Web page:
Sweet Corn IPM Newsletter No. 2 – July 6, 2018
CORN EARWORM THREATENS EARLY SILKING CORN
European Corn Borer Damage on the Rise
A string of very hot, humid days has pushed corn development along rapidly, especially in irrigated fields. Hail ripped up young corn in a few fields, but young corn is likely to recover from the damage. Transplanted corn and some seeded under plastic mulch is silking in southern Maine, indicating that the start of harvest could be only two to three weeks away. The hot weather has also stimulated more insect activity, as we have found a couple of fields over threshold for European corn borer damage, and a couple of early corn earworm moths in traps along the coast.
European corn borer: Moths were caught in pheromone traps in southern and coastal sites this week, and larval feeding damage is showing up on whorl to tassel stage corn. In whorl stage corn the control threshold is 30% of plants showing feeding injury. Once the plants reach the pre-tassel stage the threshold is lowered to 15%, because larvae at this stage are more likely to damage the ears. Pre-tassel fields in Biddeford, Bowdoinham and Dayton were over control threshold for pre-tassel corn, so sprays were recommended. Sprays during the pre-tassel stage, when both moths and larvae are present, target the larvae before can they move into the protection of the stalks and ears. Once corn reaches the silk stage, sprays may be based on the number of corn borer moths caught in pheromone traps rather than feeding injury. If more than 5 moths are caught in pheromone traps in a week near silking corn, a spray is recommended to prevent moths from laying eggs on the flag leaves of the ears, which could lead to larvae infesting the ears while leaving no visible signs of feeding on the leaves. So far, none of the silking fields have been over the 5-moth threshold.
Corn earworm: Moths were caught in pheromone traps at two coastal locations, Cape Elizabeth and Nobleboro. Both of these captures were single moths, which does not trigger a spray, even if silking corn is present. Once more than one moth per week is captured in a silking field, a spray interval would be recommended, based on the number of moths being caught. The more moths caught, the more frequently the silking corn will need to be sprayed to adequately protect it. (See table below.) At present, there is very little silking corn available for earworm moths to lay eggs on, so the threat is low for most fields. When no silking corn is available, corn earworm moths may lay eggs on corn leaves, and the larvae will chew large, ragged holes in the leaves, similar to fall armyworm.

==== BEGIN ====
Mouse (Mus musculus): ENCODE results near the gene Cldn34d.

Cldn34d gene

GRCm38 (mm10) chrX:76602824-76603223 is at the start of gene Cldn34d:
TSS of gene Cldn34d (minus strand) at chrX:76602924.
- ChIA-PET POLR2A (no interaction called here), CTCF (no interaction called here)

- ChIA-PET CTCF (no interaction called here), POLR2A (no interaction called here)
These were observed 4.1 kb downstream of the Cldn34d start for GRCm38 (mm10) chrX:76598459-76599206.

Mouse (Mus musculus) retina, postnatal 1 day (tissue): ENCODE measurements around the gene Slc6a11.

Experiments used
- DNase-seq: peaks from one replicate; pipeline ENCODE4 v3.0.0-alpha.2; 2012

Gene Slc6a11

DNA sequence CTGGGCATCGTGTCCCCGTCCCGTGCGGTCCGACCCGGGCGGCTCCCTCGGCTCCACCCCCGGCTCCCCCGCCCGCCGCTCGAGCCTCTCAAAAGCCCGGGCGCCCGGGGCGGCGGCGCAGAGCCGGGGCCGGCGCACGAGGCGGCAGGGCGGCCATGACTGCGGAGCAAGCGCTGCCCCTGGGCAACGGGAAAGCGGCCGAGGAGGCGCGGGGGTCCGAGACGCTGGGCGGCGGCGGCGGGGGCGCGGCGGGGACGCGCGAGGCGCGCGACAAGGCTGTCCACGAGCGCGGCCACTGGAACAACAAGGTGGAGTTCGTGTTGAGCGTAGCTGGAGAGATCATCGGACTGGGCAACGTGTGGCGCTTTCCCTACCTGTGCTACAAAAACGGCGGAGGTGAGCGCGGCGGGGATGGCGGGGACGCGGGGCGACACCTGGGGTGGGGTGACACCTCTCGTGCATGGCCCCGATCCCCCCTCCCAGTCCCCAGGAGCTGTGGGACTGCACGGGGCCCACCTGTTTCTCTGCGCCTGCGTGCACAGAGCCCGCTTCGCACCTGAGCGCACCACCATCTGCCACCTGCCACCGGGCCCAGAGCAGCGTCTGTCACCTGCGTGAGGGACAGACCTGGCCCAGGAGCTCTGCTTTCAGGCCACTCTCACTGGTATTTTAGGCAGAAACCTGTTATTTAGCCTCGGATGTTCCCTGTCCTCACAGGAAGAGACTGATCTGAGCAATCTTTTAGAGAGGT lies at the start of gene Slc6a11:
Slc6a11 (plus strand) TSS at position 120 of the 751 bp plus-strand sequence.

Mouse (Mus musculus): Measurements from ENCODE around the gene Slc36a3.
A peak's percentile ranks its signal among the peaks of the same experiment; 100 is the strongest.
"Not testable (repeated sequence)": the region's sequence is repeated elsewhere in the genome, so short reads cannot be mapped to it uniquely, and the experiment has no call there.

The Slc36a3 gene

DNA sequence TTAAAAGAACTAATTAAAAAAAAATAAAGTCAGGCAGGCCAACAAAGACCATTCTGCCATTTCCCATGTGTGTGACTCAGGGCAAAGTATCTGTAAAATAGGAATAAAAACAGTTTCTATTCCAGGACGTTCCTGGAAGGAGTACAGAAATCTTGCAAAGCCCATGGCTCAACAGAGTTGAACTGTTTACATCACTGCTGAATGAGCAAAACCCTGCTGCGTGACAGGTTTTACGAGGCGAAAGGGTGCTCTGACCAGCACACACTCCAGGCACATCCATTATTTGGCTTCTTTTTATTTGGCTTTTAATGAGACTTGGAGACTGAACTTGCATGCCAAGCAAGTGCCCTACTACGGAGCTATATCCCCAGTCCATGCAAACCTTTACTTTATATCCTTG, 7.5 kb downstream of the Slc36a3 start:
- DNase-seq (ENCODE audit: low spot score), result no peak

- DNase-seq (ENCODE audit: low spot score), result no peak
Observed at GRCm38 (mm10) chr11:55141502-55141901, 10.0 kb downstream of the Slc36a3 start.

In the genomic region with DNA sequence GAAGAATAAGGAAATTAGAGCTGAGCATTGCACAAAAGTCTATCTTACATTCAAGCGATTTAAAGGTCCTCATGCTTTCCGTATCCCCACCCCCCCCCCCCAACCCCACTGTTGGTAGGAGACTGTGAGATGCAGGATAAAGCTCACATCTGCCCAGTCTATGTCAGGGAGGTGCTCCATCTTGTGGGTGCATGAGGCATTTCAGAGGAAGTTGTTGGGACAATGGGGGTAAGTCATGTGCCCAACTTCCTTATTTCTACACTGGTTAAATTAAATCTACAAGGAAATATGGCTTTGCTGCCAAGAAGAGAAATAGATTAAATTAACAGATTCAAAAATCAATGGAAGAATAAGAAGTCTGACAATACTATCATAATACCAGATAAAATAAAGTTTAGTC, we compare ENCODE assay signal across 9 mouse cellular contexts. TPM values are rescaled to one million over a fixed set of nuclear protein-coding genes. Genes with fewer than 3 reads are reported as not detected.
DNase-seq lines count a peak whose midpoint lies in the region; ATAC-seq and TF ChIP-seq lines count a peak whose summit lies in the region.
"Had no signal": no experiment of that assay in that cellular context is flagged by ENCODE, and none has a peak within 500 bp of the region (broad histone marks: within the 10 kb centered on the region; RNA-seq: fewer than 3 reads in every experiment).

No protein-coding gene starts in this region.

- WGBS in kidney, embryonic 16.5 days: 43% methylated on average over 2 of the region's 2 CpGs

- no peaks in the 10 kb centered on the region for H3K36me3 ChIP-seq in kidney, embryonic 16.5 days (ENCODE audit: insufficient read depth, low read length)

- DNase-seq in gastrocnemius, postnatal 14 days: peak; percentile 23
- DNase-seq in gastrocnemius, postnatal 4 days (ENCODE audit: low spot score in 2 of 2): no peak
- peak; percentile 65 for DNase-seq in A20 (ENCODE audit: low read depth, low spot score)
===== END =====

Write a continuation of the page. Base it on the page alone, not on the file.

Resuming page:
Fall armyworm: No moths have been captured in our pheromone traps this week, and no feeding damage has been reported. Although this is usually the last major corn pest to arrive in Maine from southern overwintering sites, it often follows corn earworm closely, and was the most significant pest problem in most corn fields for the past two seasons.
Common armyworm is often found chewing on early corn. Like fall armyworm, this caterpillar chews large holes in whorl to pre-tassel corn. The larvae are light brown with yellow and black stripes running along the body. This insect overwinters in Maine and is usually only present early in the season. Young corn can often outgrow the injury. However, heavy infestations can occur and may require control. We have found some common armyworm in western Maine this week, but not at significant levels.
David T. Handley
Vegetable and Small Fruit Specialist
Highmoor Farm, P.O. Box 179, 52 US Route 202, Monmouth, ME 04259, 207.933.2100
UMaine Extension Diagnostic Research Lab, Pest Management Unit, 17 Godfrey Drive, Orono, ME 04473, 1.800.287.0279
|Recommendations / Comments|
|Biddeford||0||1||0||23%||One spray for ECB on pre-tassel corn|
|Bowdoinham||0||0||0||15%||One spray for ECB on pre-tassel corn|
|Cape Elizabeth I||0||3||0||4%||No spray recommended|
|Cape Elizabeth II||1||4||0||4%||No spray recommended (corn not yet silking)|
|Dayton I||Set up||Set up||Set up||16%||One spray for ECB on pre-tassel to silking corn|
|Farmington||0||0||0||0%||No spray recommended|
|Lewiston I||0||0||0||4%||No spray recommended|
|Lewiston II||Set up||Set up||Set up||0%||No spray recommended|
|New Gloucester||0||0||0||0%||No spray recommended|
|Nobleboro||1||2||0||13%||No spray recommended|
|No. Berwick||Set up||Set up||Set up||14%||No spray recommended|
|Oxford||0||0||0||15%||One spray for ECB on pre-tassel corn|
|Wayne||0||0||0||0%||No spray recommended|
|Wells I||Set up||Set up||Set up||0%||No spray recommended|
|Wells II||Set up||Set up||Set up||0%||No spray recommended|
CEW: Corn earworm (Only fresh silking corn should be sprayed for this insect.)
ECB: European corn borer
FAW: Fall armyworm
|Moths caught per week||Moths caught per night||Spray interval|
|0.0 to 1.4||0.0 to 0.2||No spray|
|1.5 to 3.5||0.3 to 0.5||Spray every 6 days|
|3.6 to 7.0||0.6 to 1.0||Spray every 5 days|
|7.1 to 91||1.1 to 13.0||Spray every 4 days|
|More than 91||More than 13||Spray every 3 days|
Thresholds apply only to corn with exposed fresh silk. Lengthen spray intervals by one day if maximum daily temperature is less than 80°F.
European Corn Borer Thresholds
Whorl stage: 30% or more of plants scouted show injury.
Pre-tassel-silk: 15% or more of plants scouted show injury.
Silk: 5 or more moths caught in pheromone traps in one week.
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